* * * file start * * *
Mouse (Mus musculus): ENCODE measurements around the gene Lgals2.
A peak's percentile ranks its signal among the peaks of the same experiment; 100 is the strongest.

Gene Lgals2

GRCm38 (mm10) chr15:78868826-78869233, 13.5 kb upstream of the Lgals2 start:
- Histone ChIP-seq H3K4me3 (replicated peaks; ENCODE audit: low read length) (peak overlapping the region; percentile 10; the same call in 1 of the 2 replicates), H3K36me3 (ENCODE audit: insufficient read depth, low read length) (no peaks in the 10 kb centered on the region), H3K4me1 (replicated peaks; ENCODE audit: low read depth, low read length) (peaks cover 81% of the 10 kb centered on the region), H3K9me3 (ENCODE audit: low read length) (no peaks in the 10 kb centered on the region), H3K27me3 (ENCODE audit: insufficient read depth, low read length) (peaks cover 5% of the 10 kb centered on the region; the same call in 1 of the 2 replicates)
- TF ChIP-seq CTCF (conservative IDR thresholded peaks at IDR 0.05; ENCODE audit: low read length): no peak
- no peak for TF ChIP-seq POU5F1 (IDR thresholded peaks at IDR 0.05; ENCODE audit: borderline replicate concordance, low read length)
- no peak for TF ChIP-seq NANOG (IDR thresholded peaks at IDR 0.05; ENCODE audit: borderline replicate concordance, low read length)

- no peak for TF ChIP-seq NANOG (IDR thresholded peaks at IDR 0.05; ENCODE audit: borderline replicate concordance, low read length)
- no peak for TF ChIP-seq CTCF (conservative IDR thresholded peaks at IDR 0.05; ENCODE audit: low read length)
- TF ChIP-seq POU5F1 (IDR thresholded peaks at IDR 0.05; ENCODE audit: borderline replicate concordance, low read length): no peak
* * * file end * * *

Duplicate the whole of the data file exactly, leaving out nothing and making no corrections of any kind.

Mouse (Mus musculus): ENCODE measurements around the gene Lgals2.
A peak's percentile ranks its signal among the peaks of the same experiment; 100 is the strongest.

Gene Lgals2

GRCm38 (mm10) chr15:78868826-78869233, 13.5 kb upstream of the Lgals2 start:
- Histone ChIP-seq H3K4me3 (replicated peaks; ENCODE audit: low read length) (peak overlapping the region; percentile 10; the same call in 1 of the 2 replicates), H3K36me3 (ENCODE audit: insufficient read depth, low read length) (no peaks in the 10 kb centered on the region), H3K4me1 (replicated peaks; ENCODE audit: low read depth, low read length) (peaks cover 81% of the 10 kb centered on the region), H3K9me3 (ENCODE audit: low read length) (no peaks in the 10 kb centered on the region), H3K27me3 (ENCODE audit: insufficient read depth, low read length) (peaks cover 5% of the 10 kb centered on the region; the same call in 1 of the 2 replicates)
- TF ChIP-seq CTCF (conservative IDR thresholded peaks at IDR 0.05; ENCODE audit: low read length): no peak
- no peak for TF ChIP-seq POU5F1 (IDR thresholded peaks at IDR 0.05; ENCODE audit: borderline replicate concordance, low read length)
- no peak for TF ChIP-seq NANOG (IDR thresholded peaks at IDR 0.05; ENCODE audit: borderline replicate concordance, low read length)

- no peak for TF ChIP-seq NANOG (IDR thresholded peaks at IDR 0.05; ENCODE audit: borderline replicate concordance, low read length)
- no peak for TF ChIP-seq CTCF (conservative IDR thresholded peaks at IDR 0.05; ENCODE audit: low read length)
- TF ChIP-seq POU5F1 (IDR thresholded peaks at IDR 0.05; ENCODE audit: borderline replicate concordance, low read length): no peak